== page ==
page of Spanish fairy tale book

Each year, elementary schools across the country celebrate Read Across America by spending a week in March reading, studying, and celebrating a diverse array of books and authors while focusing on different themes throughout each story. 

This year, a K-2 Language and Learning Disability class taught by Jasmine Saraison at Johnson Park Elementary School teamed up with Dan Walker’s Spanish 2 class at Hun for a comprehensive reading project recognizing differences and diversity through books. 

When Mr. Walker began creating lesson plans around one of the more difficult subjects in Spanish, the preterite versus the imperfect, he was determined to find a way to make this topic engaging for his students. 

“I was searching for an idea that would allow my students to showcase what they know about the language in a creative way,” he said. “I thought about having students write, illustrate, and present a variant of a fairy tale in Spanish to demonstrate their knowledge of the past tense. I then realized that I have a seven year old daughter in Ms. Saraison’s class who is part of a group of students who all love listening to stories.” 

Mr. Walker notes that The Hun School has collaborated with Johnson Park Elementary School on multiple projects in the past and the idea of having an authentic audience of younger kids is always an added bonus for Hun students. 

“It’s always fun to work outside of the Hun community especially, with Johnson Park,” he said. “For this assignment in particular, being able to present their work to a group of kids who find such joy in hearing new stories makes it that much more enjoyable for everyone.”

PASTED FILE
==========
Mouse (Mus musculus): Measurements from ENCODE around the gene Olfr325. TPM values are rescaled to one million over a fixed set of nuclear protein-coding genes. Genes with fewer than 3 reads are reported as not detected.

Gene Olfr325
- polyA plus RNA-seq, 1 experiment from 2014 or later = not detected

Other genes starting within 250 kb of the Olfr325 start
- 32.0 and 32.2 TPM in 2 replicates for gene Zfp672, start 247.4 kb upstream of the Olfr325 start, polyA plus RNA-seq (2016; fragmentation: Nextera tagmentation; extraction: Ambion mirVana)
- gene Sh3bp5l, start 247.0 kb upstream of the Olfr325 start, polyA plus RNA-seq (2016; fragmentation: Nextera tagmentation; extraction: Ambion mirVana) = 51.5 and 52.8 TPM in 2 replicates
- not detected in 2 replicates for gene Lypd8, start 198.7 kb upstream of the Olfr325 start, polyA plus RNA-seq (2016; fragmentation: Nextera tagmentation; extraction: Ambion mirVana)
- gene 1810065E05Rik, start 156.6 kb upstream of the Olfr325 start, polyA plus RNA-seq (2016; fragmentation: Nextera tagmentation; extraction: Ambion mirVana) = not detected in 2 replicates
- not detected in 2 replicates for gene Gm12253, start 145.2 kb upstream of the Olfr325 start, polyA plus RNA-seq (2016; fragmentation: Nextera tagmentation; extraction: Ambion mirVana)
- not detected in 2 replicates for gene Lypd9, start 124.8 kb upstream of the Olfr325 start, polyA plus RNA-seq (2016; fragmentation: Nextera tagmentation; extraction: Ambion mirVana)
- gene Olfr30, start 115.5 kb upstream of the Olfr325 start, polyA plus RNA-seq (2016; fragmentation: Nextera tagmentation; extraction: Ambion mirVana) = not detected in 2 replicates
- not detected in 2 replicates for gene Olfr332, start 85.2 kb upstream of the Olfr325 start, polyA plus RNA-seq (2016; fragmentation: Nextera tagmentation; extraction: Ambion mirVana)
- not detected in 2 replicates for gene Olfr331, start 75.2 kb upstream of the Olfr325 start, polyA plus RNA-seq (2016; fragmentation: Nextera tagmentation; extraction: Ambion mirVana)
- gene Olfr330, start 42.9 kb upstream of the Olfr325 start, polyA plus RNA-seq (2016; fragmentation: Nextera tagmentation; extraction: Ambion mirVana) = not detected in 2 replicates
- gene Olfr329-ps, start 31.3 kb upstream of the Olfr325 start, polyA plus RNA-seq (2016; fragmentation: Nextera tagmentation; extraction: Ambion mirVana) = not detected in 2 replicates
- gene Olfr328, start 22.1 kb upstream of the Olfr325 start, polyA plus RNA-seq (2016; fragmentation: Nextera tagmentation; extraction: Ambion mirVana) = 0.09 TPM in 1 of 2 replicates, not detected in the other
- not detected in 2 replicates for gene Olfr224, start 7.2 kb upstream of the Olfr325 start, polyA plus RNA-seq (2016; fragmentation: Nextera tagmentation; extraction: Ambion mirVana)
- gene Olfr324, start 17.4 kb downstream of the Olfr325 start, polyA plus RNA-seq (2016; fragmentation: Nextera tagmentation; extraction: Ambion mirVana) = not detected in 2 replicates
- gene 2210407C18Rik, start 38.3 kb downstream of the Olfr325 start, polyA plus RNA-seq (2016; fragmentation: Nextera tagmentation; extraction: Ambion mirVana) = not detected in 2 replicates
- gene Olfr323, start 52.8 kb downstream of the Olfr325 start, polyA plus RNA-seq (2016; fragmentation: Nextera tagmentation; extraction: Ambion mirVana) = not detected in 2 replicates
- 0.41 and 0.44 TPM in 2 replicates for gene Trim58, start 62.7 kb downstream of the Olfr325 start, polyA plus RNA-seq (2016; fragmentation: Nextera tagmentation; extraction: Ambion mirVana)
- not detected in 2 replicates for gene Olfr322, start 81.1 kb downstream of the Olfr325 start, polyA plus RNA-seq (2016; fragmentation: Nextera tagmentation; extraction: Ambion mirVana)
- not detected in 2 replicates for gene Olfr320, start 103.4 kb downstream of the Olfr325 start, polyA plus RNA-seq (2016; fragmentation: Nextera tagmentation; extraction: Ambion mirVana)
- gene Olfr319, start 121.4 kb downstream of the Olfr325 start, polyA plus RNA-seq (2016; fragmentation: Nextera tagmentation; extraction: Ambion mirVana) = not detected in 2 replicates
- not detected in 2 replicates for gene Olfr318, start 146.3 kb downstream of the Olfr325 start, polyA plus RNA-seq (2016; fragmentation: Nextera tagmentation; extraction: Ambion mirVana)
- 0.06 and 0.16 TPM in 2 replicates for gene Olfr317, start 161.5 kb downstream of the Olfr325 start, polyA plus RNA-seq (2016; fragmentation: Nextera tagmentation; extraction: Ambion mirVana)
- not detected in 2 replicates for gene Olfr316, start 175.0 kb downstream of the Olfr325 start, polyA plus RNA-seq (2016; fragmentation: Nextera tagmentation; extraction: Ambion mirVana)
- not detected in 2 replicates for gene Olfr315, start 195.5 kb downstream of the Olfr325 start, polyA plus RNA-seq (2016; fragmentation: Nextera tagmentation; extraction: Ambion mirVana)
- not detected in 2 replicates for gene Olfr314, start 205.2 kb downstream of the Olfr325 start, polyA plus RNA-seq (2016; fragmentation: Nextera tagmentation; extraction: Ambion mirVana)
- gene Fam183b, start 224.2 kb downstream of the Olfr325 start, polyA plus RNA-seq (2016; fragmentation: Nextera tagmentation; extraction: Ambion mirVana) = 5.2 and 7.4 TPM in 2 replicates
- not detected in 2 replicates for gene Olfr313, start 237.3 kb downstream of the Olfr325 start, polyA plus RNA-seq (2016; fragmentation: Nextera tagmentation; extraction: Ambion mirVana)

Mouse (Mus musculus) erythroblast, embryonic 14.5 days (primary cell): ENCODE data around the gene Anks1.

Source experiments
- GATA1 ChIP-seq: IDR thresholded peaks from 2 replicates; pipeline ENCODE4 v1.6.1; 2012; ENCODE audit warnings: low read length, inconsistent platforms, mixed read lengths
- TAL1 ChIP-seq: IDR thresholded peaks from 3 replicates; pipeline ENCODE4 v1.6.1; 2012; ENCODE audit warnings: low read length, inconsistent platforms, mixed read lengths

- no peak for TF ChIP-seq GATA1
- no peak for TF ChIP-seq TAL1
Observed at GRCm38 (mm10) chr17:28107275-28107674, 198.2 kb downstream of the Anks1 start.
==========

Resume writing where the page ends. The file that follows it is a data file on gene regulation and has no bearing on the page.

Before Mr. Walker’s students jumped into the process of writing their fairy tales, they had to learn what qualities go into creating a strong children’s book. Students learned how to develop compelling characters who evoke strong emotions, craft a story that teaches a valuable lesson, as well as use language, illustrations, and concepts that pushes readers outside of their comfort zone. 

Once students finalized their concept and story, they then illustrated their children’s book using StoryJumper, an online tool that allows students to create a living version of their fairytale. Along with creating a digital version of their story, students also recorded voice overs of their books so that Ms. Saraison’s class can continue to read and comprehend each story. 

Before Hun students departed for Spring Break, they met virtually with Ms. Saraison’s class to present their stories to her students. Students from both classes met in breakout rooms to read their stories in smaller groups as well as participate in a comprehension exercise. 

Nicole Repko ’24 was appreciative of the opportunity to connect with younger children that she normally may not interact with on a regular basis through this project. 

“I cherished the opportunity to read to the students at Johnson Park because I was able to not only have a better understanding of the material taught in my Spanish 2 class but I also got to meet and talk with young children,” she said. “Through this assignment, I realized that I’m a visual learner and creating a storybook using the grammar that Mr. Walker taught me was really effective for me. I also acknowledged how the children really enjoyed listening to the stories that our class created. It was a hands on learning experience that I hope to continue doing in future classes.” 

Ms. Saraison notes that this collaboration was exceptionally fun for her students and she looks forward to a time where Hun students can join her class in person to do this again. 

“My kids really enjoyed this exercise and it was a great way for us to celebrate Read Across America week,” Ms. Saraison said. “Of course, it’s difficult for any K-2 student to be able to understand a story in Spanish over Zoom so I am really hopeful that Hun students will join my class in the future to read their work to my students. Not to mention, I’m so thankful that Hun students created a sound recording and visuals to go along with their story so that we can continue to read, comprehend, and learn from these stories in my classroom.” 

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